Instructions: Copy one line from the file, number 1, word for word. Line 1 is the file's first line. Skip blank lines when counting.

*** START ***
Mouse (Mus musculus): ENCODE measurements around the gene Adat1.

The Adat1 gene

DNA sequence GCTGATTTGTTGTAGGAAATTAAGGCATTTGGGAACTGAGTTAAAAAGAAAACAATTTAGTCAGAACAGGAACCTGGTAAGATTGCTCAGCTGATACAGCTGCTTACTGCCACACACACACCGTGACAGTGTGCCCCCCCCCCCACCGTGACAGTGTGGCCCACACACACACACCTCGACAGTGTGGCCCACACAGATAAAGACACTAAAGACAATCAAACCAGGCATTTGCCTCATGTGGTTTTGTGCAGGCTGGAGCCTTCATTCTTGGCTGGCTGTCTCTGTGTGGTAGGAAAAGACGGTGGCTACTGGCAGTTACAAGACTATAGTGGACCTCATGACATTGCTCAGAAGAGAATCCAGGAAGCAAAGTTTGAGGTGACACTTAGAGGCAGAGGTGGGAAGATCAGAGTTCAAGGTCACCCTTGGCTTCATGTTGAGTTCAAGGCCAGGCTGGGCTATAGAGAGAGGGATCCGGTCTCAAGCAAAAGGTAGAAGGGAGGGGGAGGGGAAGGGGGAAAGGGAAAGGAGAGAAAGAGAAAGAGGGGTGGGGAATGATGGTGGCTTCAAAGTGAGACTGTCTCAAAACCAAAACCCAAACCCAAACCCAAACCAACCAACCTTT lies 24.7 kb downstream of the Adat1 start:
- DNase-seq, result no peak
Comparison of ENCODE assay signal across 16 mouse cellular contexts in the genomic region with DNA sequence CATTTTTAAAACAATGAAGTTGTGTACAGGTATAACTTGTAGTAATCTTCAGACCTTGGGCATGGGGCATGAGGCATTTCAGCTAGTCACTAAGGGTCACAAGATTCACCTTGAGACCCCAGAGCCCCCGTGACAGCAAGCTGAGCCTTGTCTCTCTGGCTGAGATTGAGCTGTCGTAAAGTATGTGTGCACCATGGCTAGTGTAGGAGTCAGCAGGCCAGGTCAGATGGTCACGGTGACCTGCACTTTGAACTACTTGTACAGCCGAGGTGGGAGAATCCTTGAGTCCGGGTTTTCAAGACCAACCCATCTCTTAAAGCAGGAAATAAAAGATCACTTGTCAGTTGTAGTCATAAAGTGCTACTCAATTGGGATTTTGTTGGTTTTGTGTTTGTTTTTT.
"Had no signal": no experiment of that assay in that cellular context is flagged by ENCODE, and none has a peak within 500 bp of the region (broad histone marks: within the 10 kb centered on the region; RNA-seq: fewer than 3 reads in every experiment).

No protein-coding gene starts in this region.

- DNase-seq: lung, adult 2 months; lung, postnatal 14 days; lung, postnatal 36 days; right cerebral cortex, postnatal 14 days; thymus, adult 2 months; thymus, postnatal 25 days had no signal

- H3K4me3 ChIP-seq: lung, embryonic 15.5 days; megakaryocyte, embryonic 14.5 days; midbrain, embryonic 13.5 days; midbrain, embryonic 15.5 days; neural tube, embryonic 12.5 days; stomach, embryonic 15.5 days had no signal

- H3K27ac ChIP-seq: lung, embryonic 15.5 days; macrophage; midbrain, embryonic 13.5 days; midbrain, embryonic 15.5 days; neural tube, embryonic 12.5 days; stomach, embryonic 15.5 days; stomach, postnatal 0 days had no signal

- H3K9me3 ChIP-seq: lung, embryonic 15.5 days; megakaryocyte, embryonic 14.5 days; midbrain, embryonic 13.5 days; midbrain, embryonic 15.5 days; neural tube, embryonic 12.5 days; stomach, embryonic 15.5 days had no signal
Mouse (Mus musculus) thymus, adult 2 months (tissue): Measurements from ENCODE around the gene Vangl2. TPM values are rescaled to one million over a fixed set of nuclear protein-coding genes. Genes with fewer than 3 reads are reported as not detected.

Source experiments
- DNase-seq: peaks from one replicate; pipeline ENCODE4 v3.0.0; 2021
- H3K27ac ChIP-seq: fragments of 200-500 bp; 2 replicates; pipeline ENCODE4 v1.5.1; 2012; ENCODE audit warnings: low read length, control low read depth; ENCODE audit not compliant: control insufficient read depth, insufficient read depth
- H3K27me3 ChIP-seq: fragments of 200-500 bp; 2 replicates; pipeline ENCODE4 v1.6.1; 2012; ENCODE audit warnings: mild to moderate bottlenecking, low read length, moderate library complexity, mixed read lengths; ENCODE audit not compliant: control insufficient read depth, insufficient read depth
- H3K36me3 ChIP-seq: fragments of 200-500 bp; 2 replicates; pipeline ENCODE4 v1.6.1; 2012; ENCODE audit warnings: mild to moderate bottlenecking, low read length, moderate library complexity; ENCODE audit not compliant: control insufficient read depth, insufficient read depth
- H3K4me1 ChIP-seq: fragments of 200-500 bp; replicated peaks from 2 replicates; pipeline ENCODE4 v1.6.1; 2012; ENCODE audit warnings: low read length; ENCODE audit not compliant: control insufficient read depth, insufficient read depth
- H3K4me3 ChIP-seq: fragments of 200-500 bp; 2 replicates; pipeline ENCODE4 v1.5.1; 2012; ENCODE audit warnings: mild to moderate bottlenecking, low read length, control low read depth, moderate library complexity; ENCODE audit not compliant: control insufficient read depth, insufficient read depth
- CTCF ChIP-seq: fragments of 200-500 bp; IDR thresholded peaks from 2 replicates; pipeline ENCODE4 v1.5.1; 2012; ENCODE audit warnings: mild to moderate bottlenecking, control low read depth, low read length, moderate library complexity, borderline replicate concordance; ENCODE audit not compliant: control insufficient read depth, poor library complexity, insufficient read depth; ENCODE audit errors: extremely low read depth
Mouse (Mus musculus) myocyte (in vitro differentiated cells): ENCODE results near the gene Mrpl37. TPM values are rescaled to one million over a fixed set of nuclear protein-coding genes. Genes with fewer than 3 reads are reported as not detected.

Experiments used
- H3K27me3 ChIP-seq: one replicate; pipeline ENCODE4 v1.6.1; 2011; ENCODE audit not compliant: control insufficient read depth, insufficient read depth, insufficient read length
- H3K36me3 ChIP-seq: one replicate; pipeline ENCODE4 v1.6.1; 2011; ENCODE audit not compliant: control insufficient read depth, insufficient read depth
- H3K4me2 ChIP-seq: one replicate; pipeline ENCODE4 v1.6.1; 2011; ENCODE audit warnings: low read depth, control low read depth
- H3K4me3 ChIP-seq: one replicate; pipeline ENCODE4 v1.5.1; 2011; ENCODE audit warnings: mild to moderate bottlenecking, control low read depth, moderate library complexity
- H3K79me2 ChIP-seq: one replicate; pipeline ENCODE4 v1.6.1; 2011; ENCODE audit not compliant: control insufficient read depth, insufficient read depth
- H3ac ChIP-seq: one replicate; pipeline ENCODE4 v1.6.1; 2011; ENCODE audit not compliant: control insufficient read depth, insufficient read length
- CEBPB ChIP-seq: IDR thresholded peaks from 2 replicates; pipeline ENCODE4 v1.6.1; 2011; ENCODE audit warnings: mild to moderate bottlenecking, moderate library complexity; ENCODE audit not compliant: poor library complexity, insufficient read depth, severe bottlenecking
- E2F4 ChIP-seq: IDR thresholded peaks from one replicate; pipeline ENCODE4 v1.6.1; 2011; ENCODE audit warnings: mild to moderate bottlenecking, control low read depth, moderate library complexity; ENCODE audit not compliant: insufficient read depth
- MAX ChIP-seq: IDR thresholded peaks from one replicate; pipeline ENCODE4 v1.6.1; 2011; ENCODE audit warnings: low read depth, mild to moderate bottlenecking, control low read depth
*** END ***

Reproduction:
Mouse (Mus musculus): ENCODE measurements around the gene Adat1.